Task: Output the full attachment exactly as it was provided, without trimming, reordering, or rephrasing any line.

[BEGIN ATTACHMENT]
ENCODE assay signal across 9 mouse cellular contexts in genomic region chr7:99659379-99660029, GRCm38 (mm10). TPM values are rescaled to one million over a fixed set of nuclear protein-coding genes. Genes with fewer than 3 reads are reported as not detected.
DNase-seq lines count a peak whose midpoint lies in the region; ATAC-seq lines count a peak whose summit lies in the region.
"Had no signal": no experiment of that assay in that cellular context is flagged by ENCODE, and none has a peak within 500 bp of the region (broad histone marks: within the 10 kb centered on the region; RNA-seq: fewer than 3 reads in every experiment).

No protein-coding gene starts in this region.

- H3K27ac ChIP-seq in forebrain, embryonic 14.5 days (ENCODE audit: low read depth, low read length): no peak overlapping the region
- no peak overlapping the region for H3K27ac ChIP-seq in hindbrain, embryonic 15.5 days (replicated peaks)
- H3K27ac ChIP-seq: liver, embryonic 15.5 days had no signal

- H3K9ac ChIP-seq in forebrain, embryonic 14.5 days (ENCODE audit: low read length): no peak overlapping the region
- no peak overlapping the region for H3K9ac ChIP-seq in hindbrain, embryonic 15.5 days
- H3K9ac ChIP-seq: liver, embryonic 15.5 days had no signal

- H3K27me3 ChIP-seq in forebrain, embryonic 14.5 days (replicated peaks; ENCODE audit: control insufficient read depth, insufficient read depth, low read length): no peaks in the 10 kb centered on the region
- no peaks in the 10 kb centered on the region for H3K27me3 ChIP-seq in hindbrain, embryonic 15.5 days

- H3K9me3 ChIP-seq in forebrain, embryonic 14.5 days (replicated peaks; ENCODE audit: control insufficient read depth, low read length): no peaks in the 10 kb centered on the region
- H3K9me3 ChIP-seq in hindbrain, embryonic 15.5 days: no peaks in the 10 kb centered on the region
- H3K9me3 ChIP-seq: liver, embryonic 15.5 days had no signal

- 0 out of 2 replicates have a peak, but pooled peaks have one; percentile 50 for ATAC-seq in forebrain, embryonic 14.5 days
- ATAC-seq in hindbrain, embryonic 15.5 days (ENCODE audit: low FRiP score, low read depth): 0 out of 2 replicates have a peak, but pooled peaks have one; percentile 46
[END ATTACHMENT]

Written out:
ENCODE assay signal across 9 mouse cellular contexts in genomic region chr7:99659379-99660029, GRCm38 (mm10). TPM values are rescaled to one million over a fixed set of nuclear protein-coding genes. Genes with fewer than 3 reads are reported as not detected.
DNase-seq lines count a peak whose midpoint lies in the region; ATAC-seq lines count a peak whose summit lies in the region.
"Had no signal": no experiment of that assay in that cellular context is flagged by ENCODE, and none has a peak within 500 bp of the region (broad histone marks: within the 10 kb centered on the region; RNA-seq: fewer than 3 reads in every experiment).

No protein-coding gene starts in this region.

- H3K27ac ChIP-seq in forebrain, embryonic 14.5 days (ENCODE audit: low read depth, low read length): no peak overlapping the region
- no peak overlapping the region for H3K27ac ChIP-seq in hindbrain, embryonic 15.5 days (replicated peaks)
- H3K27ac ChIP-seq: liver, embryonic 15.5 days had no signal

- H3K9ac ChIP-seq in forebrain, embryonic 14.5 days (ENCODE audit: low read length): no peak overlapping the region
- no peak overlapping the region for H3K9ac ChIP-seq in hindbrain, embryonic 15.5 days
- H3K9ac ChIP-seq: liver, embryonic 15.5 days had no signal

- H3K27me3 ChIP-seq in forebrain, embryonic 14.5 days (replicated peaks; ENCODE audit: control insufficient read depth, insufficient read depth, low read length): no peaks in the 10 kb centered on the region
- no peaks in the 10 kb centered on the region for H3K27me3 ChIP-seq in hindbrain, embryonic 15.5 days

- H3K9me3 ChIP-seq in forebrain, embryonic 14.5 days (replicated peaks; ENCODE audit: control insufficient read depth, low read length): no peaks in the 10 kb centered on the region
- H3K9me3 ChIP-seq in hindbrain, embryonic 15.5 days: no peaks in the 10 kb centered on the region
- H3K9me3 ChIP-seq: liver, embryonic 15.5 days had no signal

- 0 out of 2 replicates have a peak, but pooled peaks have one; percentile 50 for ATAC-seq in forebrain, embryonic 14.5 days
- ATAC-seq in hindbrain, embryonic 15.5 days (ENCODE audit: low FRiP score, low read depth): 0 out of 2 replicates have a peak, but pooled peaks have one; percentile 46